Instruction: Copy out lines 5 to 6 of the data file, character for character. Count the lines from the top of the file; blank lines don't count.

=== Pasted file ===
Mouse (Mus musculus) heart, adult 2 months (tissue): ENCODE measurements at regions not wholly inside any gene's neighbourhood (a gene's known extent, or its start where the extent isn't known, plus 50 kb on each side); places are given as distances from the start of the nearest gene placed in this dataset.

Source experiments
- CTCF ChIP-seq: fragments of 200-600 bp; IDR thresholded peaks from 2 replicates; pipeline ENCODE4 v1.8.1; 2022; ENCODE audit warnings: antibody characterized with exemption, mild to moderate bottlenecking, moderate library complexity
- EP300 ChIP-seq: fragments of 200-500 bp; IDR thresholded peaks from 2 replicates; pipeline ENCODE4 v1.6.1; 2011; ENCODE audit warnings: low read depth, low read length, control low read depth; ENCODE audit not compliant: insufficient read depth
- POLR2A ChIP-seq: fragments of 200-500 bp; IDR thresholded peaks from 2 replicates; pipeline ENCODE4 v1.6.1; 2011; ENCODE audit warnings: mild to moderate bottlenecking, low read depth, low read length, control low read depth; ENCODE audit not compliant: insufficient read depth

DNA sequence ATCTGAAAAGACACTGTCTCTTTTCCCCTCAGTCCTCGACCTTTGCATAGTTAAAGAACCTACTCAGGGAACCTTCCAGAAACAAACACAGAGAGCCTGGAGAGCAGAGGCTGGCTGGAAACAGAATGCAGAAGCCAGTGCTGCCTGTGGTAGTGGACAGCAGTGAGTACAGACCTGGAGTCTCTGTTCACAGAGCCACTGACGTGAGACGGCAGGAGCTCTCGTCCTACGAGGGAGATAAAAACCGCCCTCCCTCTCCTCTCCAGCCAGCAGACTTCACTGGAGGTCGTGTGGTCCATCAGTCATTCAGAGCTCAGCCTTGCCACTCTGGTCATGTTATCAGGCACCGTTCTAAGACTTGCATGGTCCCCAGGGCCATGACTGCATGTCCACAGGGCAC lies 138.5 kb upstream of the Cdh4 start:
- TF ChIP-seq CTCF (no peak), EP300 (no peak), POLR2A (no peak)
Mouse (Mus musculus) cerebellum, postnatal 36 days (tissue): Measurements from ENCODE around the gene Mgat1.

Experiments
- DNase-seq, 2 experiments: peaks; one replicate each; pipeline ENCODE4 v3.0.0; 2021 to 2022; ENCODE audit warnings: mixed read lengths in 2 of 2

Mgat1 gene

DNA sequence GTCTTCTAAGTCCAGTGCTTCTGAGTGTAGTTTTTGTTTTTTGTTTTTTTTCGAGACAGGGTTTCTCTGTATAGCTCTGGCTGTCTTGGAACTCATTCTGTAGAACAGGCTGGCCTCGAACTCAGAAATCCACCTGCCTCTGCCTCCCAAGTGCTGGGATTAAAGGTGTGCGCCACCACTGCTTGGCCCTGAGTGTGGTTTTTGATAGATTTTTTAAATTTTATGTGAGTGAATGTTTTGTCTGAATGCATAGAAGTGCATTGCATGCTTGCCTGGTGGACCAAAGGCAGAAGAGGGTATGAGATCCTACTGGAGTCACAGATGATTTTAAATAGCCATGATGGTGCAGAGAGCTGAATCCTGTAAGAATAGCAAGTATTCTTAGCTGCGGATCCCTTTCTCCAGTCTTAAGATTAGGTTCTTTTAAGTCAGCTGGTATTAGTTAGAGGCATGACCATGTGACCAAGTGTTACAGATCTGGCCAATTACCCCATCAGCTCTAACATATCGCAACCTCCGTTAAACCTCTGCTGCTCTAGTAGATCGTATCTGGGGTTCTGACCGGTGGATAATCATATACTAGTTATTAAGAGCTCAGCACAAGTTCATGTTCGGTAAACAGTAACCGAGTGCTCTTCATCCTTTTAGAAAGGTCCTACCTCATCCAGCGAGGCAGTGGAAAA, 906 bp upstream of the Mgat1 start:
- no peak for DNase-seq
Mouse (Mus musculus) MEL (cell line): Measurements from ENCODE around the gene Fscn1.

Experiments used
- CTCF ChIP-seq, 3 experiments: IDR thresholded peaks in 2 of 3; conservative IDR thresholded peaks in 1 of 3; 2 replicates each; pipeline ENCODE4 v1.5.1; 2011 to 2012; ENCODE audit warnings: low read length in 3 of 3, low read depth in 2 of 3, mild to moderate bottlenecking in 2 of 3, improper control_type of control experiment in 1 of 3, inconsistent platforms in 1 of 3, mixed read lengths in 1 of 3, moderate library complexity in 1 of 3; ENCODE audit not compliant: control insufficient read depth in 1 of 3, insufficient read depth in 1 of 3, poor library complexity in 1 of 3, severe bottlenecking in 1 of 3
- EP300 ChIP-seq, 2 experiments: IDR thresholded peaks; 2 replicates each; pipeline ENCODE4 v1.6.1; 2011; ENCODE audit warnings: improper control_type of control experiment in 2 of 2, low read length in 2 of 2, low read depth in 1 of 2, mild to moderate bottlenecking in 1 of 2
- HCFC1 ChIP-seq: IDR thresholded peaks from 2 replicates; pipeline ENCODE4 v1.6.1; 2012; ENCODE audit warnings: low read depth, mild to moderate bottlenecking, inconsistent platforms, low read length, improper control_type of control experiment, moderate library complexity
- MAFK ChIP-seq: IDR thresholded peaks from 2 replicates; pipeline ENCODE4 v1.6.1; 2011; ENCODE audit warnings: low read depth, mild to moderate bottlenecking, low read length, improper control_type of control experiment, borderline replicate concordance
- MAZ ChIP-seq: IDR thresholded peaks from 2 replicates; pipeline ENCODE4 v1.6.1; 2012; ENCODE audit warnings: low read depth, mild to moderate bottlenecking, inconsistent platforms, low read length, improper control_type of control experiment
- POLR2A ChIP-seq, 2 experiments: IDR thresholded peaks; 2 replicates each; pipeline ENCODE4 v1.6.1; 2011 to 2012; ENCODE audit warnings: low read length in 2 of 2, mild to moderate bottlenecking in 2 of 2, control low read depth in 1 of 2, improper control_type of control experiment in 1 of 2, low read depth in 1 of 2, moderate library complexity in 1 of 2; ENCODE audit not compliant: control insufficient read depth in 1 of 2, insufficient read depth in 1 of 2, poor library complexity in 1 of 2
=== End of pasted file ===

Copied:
- POLR2A ChIP-seq: fragments of 200-500 bp; IDR thresholded peaks from 2 replicates; pipeline ENCODE4 v1.6.1; 2011; ENCODE audit warnings: mild to moderate bottlenecking, low read depth, low read length, control low read depth; ENCODE audit not compliant: insufficient read depth

DNA sequence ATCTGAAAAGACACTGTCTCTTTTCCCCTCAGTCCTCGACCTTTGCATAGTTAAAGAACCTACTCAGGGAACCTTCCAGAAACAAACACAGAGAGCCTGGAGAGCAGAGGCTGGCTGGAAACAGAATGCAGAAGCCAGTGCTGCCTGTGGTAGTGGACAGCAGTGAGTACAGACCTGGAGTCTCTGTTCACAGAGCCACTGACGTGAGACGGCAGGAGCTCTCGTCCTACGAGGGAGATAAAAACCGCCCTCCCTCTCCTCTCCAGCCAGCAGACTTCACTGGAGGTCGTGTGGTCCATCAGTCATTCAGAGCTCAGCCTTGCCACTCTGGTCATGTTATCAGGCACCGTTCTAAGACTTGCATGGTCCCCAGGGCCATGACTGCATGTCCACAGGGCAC lies 138.5 kb upstream of the Cdh4 start: